TOKYO - A drifter who admired the Joker from Batman and dressed as him to carry out a Halloween attack on a Tokyo train "wanted to kill lots of people" and planned his moves over months, buying a knife to use in the internet, police and media said on Tuesday.
The stabbing and arson attack, which briefly sent fire flaring in a train carriage, was carried out on Sunday (Oct 31) night as many party-goers headed into Tokyo for Halloween celebrations and sent passengers screaming down the aisles of train carriages and scrambling out of windows to escape.
One man in his 70s remains in a serious condition with stab wounds to his torso and 16 others were treated for minor injuries, mostly smoke inhalation, a police spokesman said.
Kyota Hattori, 24 and dressed in multi-coloured clothing as the Joker, was arrested on the spot and later told investigators "I wanted to kill lots of people, I wanted the death penalty," the police spokesman added.
Shown in video footage sitting on a seat in the train carriage calmly smoking a cigarette prior to the attack, Hattori purchased the knife he used over the Internet and was carrying some four litres of lighter fluid in plastic bottles when he headed into Tokyo, which was filling with costumed partiers for Halloween, media reports said.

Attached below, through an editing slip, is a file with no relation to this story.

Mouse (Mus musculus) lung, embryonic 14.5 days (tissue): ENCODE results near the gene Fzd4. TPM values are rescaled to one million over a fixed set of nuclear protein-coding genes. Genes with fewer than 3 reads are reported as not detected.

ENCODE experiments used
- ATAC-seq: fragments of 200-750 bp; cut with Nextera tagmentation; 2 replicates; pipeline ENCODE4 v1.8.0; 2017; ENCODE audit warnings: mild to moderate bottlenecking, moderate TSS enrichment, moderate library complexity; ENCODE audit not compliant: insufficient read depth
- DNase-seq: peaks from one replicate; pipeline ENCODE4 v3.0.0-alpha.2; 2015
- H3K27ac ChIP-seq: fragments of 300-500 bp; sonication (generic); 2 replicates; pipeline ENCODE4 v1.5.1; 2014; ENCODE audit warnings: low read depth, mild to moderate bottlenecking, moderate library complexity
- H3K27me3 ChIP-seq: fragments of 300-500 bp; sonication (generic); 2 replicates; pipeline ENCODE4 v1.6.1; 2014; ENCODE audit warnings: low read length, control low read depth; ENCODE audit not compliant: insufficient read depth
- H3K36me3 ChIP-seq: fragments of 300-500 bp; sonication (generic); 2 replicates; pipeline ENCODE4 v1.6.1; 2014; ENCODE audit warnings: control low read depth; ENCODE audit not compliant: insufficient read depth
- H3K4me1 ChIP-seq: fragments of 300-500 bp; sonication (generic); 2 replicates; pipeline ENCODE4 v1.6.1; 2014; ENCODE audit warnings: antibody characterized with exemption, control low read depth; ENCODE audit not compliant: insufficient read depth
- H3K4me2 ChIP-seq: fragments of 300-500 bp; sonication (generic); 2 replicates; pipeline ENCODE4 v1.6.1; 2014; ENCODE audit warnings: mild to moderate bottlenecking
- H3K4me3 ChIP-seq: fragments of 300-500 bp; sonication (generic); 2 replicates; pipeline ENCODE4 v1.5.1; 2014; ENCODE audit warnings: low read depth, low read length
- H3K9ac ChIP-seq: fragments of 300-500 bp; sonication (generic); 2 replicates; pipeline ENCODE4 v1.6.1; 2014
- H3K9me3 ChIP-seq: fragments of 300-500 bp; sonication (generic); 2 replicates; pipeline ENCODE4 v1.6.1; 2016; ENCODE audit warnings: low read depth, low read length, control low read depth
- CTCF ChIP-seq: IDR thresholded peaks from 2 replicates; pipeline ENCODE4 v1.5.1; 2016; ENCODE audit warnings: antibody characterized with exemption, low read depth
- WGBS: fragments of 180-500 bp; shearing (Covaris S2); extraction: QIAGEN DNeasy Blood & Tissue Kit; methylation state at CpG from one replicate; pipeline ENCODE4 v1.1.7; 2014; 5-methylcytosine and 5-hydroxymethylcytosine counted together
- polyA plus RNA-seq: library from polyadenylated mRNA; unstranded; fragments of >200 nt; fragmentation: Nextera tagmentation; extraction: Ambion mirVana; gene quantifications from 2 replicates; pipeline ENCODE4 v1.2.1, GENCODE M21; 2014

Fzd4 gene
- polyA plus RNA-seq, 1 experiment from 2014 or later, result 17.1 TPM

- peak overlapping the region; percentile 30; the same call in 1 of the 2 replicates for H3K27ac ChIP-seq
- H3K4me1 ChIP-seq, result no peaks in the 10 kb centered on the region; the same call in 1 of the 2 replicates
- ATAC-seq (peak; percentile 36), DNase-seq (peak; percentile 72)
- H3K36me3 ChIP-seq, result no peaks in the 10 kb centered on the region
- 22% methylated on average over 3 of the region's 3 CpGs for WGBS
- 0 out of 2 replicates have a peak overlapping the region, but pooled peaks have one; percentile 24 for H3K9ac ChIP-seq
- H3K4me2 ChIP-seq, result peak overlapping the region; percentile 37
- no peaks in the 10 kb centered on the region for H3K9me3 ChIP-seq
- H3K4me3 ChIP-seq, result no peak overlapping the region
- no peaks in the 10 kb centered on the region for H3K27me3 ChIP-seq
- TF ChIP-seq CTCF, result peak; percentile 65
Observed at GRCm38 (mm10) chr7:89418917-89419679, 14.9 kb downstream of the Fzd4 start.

Hattori, who told investigators "things weren't going well with work and friends," may have started planning the attack as early as June when he quit his job in the southwestern city of Fukuoka and began moving east, staying for periods in major cities along the way until he reached Tokyo a month ago, the reports added.
Apparently choosing Halloween because he knew Tokyo would be crowded, Hattori left his hotel in the afternoon and took a train to the Shibuya district, popular with young people and famous for its Halloween street party, where costumed revellers gather to walk around and drink.
After that, he took a train away from the city but then changed to another heading back in and filled with people, where he carried out the attack, said the reports, which police declined to confirm.
Transport Minister Tetsuo Saito told a news conference on Tuesday the government had told train companies to increase vigilance to prevent further attacks.
"Trains are essential to the life of society, and it's extremely important to be able to feel safe as you ride them," he added.